Ronald W. Price, the former Northeast High School teacher who has agreed to sell his sex-with-students story to Hollywood, arrived at the Anne Arundel County courthouse yesterday under armed guard.
Mr. Price, 49, came to Circuit Court to hear his attorneys argue that it is unconstitutional for the state to require him to turn over the proceeds of any movie or book deals.
Timothy F. Umbreit, one of Mr. Price's lawyers, said he hired the bodyguard because both he and his client have received repeated telephone threats.
"They were the 'We know where you live, we know where you shop' kind of calls," Mr. Umbreit said. "It's a little scary."
At one point, the unidentified guard whisked Mr. Price and his lawyers away from reporters because, he said, he "didn't like the way things were looking." Later, Mr. Umbreit said the guard thought he saw a group of people standing some distance off ready to throw tomatoes.
Attorney General J. Joseph Curran Jr. has sued to keep Mr. Price from profiting from his alleged crimes and has demanded to see a copy of the contract the former teacher's lawyers say he has signed with a Hollywood agent.
During the hearing, Mr. Umbreit complained to Judge Eugene M. Lerner that if the party who made the contract with Mr. Price is publicly identified, the deal will fall through.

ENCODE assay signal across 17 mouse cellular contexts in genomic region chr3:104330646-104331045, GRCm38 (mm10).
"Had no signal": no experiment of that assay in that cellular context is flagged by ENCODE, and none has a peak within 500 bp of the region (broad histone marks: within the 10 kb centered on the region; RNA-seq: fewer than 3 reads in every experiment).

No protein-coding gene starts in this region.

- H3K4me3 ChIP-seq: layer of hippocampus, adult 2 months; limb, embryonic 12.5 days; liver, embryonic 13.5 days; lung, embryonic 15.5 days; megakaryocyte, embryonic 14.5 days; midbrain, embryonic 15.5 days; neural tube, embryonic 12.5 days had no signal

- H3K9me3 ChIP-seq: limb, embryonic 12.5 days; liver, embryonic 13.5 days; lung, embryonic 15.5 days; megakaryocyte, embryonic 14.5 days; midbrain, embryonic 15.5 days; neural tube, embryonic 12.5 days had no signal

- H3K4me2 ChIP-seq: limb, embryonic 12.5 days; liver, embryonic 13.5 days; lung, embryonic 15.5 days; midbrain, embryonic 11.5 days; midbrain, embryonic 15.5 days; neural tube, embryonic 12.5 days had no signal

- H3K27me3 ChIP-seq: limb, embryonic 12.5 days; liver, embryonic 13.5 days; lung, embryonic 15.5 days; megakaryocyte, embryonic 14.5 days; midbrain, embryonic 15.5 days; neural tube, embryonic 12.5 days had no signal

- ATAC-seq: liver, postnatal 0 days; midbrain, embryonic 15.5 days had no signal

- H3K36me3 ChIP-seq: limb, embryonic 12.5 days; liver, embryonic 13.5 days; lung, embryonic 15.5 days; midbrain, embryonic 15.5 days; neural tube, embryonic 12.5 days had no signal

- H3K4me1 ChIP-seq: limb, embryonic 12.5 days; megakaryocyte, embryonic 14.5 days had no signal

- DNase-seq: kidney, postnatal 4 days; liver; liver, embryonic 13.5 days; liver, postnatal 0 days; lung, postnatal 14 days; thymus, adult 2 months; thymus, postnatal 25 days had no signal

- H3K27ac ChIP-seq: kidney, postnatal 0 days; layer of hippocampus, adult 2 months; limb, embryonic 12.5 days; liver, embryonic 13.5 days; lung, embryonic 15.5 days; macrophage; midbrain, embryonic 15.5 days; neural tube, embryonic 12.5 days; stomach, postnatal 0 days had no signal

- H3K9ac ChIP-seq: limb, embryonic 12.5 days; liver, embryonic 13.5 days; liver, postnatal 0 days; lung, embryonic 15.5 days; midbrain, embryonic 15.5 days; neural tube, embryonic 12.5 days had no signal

The lawyer argued that Maryland's Son of Sam law, which requires those convicted of crimes to turn over profits from movie or book deals to the state, violates his client's First Amendment rights to free speech. The U.S. Supreme Court affirmed his position when it struck down a similar New York law in 1991, he said.
"It chills the freedom of speech. It chills it because people will not be able to get their story out," Mr. Umbreit said.
In fact, he said, because the case involves First Amendment issues it belongs in federal court.
He filed a motion yesterday in U.S. District Court in Baltimore to have the case moved to federal court. A federal judge's decision is not expected for several days.
But Mr. Curran said the case belongs in a state court because it involves a state law. Judge Lerner agreed and said he would rule in the next few days on whether to force Mr. Price to turn over the contract.
Mr. Curran said he needs to see the agreement to enforce the state law. He said he wants to divert money to Mr. Price's alleged victims.
Maryland's Son of Sam law -- so called for the popular name of a New York serial murder case that prompted New York to try to bar criminals from profiting from their crimes -- was amended in 1992 to meet the standards set by the U.S. Supreme Court, he argued.
Mr. Price, who remains under house arrest, has admitted having sex with students.